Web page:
As the shadow of death crept over him, Madchild lay numb.
Colour drained from his lips until they turned a shade of purple.
His struggle with drug addiction finally brought him to the emergency room, and a choice, to change or continue on the path of destruction.
He chose change. Like the phoenix, he rose up and clawed back to life with fire in his heart.
“I had to kill the old me to let the new me live,” said Madchild, a.k.a. Shane Bunting. “I let light into my heart. I let down the wall that I held up all my life … I let love and light in.”
His force of conviction led to his release of the album Dope Sick, in 2012. It chronicled his journey from addiction to sobriety. Silver Tongue Devil, his latest album, builds on his previous work.
“My goal was to create a brother or sister album to Dope Sick,” he said.
He didn’t emulate it, but amplified themes, including different dynamics.
Madchild said he “created an outlaw persona” through his actions, but at his core that wasn’t who he was. To shed that image he left his social circle behind. There were too many temptations, too many paths that could drag him back to death’s door.
“I had created my own bad memories, a lot of monsters in the closet,” said Madchild. “I had to save my own life.”
For a while, he tried reaching out to other hip hop artists in Vancouver, but after receiving personal attacks, he stopped.
“I wanted to help people and give advice, but it just seemed like everyone I wanted to help they just turned around and kicked me in the face later,” he said.
It was one of the reasons he decided to move to Los Angeles. Another was to be closer to some of his “best friends” who live there, said Madchild.
The dreary Vancouver weather also took its toll.
“It really, really, truly affects me mentally,” he said, adding overall he’s happy.
He still misses his former home.
“Vancouver is one of the most beautiful places in the world. Vancouver is an amazingly beautiful place,” he said. “I love being in Canada.”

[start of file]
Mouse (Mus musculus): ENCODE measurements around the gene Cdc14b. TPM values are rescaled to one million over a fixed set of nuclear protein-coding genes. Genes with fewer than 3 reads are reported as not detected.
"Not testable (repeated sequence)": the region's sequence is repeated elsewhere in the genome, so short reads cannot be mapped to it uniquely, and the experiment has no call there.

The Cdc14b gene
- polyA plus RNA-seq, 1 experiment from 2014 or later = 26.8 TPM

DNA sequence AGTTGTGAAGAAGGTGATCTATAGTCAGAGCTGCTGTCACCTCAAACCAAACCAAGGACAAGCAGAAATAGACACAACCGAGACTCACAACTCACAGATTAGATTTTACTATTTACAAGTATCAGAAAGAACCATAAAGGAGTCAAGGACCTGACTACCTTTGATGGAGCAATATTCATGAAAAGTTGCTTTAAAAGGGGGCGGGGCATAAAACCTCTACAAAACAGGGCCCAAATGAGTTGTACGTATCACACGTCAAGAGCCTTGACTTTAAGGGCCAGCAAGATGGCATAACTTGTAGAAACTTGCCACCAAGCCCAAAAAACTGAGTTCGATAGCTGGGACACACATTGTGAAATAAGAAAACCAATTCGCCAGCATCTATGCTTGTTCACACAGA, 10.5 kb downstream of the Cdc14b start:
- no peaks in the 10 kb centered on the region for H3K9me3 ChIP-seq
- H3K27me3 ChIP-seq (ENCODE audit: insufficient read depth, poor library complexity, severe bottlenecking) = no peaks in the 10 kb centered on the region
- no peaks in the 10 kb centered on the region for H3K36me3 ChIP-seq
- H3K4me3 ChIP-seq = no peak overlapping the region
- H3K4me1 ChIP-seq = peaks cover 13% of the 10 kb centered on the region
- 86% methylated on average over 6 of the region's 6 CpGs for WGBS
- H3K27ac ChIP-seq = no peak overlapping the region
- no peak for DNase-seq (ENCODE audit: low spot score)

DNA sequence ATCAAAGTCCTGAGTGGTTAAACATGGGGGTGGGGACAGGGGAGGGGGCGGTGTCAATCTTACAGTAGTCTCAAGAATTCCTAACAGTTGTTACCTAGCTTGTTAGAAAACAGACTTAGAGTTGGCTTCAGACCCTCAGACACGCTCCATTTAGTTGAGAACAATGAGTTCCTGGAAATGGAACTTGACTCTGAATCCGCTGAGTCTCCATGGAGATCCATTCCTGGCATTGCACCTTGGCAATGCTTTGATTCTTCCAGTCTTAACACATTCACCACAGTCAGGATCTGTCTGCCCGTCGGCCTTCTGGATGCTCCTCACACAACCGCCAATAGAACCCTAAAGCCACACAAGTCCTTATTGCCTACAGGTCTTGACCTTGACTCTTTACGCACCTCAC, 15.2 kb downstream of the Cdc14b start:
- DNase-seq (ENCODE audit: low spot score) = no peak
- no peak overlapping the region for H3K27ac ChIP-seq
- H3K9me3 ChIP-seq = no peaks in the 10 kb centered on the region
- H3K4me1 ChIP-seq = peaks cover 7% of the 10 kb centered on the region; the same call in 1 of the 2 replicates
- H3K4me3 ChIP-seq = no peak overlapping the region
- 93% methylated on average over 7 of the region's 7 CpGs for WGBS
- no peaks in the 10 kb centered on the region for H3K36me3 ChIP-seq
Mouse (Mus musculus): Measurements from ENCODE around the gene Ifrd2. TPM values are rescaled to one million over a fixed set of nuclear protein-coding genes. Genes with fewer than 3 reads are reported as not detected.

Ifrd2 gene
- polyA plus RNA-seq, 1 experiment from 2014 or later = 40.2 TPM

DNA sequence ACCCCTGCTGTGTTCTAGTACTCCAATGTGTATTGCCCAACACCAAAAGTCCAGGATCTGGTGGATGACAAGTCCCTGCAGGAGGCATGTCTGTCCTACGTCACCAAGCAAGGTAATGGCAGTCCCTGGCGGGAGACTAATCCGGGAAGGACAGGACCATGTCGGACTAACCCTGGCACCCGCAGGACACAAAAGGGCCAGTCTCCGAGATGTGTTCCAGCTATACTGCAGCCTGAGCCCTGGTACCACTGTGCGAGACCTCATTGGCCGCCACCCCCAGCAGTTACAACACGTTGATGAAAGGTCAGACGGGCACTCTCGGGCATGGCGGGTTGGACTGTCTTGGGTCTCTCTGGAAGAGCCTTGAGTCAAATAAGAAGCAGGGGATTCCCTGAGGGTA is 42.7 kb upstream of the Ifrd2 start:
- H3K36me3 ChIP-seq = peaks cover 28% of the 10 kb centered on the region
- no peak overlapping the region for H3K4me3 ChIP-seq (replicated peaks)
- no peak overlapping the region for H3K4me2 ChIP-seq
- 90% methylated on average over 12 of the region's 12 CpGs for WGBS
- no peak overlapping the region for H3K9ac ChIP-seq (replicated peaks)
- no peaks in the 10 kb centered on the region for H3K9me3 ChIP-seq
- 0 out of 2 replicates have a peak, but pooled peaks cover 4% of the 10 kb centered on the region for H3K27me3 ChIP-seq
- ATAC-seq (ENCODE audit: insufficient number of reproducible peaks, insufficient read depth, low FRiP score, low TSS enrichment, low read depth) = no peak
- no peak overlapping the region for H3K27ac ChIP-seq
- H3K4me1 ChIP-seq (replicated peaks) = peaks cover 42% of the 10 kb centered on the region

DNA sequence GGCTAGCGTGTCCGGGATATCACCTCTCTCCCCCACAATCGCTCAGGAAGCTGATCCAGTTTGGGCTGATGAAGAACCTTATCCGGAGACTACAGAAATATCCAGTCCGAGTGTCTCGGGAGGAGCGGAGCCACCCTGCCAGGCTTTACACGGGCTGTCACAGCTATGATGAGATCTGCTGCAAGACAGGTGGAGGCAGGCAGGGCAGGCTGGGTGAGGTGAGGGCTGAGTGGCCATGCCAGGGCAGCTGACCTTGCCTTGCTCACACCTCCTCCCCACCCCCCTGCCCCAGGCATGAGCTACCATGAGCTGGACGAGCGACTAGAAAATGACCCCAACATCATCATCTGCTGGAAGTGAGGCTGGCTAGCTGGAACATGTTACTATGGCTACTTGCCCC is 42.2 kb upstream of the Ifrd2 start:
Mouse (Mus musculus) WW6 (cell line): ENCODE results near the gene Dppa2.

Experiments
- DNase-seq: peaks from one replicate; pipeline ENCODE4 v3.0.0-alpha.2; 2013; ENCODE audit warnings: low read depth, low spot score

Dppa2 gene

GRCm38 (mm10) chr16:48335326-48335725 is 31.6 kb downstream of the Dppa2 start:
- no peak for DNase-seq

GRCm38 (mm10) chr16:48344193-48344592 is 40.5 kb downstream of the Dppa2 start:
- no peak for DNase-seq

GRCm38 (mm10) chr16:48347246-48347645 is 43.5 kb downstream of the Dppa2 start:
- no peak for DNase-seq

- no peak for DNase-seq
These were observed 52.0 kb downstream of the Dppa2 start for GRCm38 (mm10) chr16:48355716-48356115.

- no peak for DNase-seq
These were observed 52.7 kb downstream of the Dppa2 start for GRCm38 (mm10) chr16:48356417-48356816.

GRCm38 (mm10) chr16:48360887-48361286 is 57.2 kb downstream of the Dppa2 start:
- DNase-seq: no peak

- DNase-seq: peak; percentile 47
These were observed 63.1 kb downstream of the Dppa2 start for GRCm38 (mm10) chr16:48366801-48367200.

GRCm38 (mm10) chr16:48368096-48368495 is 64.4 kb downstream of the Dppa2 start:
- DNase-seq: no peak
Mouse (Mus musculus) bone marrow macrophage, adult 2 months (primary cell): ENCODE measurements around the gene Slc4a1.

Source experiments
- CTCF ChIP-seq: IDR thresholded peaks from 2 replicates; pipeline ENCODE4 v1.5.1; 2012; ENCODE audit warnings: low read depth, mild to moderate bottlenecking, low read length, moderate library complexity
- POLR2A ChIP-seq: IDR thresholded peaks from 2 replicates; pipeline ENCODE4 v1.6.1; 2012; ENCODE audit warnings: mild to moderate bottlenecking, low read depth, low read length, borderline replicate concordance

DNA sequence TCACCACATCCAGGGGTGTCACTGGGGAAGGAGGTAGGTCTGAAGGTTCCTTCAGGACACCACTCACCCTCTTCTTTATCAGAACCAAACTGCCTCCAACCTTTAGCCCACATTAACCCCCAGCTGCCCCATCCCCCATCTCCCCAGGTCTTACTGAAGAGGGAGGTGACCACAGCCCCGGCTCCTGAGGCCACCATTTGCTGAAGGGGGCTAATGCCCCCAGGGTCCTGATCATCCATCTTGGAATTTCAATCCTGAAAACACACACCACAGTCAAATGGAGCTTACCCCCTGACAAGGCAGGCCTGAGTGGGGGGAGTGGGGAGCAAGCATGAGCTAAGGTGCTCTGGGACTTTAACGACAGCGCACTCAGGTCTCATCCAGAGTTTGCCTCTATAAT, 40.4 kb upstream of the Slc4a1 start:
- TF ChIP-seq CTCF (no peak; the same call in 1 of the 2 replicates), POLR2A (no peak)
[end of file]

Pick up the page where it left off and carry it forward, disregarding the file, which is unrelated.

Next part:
Madchild recently competed in the world’s largest rap battle, presented by King of The Dot Entertainment’s Black Out 5, where he competed against Daylyt.
He toured right up to the day of the event. As a result, Madchild said he wasn’t as sharp or quick as he could have been. Yet, the battle sparked a flame of inspiration inside the hip hop artist.
“I came home with so much fire in me,” said Madchild.
He returned home, sat down, and lyrics started pouring out of him. Those lyrics are the arsenal for his next album, he said.
Madchild runs Battle Axe Warriors, a movement of music fans and lovers of hip hop culture. The warriors work to create positive change in their communities through hip hop music.
Madchild said it all happened “organically.” Warriors just started going out and raising money for charities.
“I think it is wonderful,” he said. “This is awesome. Everyone is doing this because they want to do it.”
He performs in Nanaimo during Hip Hop for Hunger with Madchild, presented by Nightlife Entertainment, Sunday (Dec. 27), 6:30-11 p.m. at the Harbour City Theatre, located at 25 Victoria Rd. Doors open at 6 p.m. The event features performances by SirReal, Hurt Crew, Switch and Morgan Murray and DJ All Good.
It is an all-ages show and a charity event for the Salvation Army. Tickets are $30, $60 for VIP, which include a signed poster, stickers and photo. Tickets are available in advance at www.nightlifeentertainment.ca.
Donations of non-perishable food are being collected for the Salvation Army. Each bag gets attendees one ticket. The tickets enter participants into a draw. Prizes include pizza gift cards, SirReal merchandise, DJ lessons and more.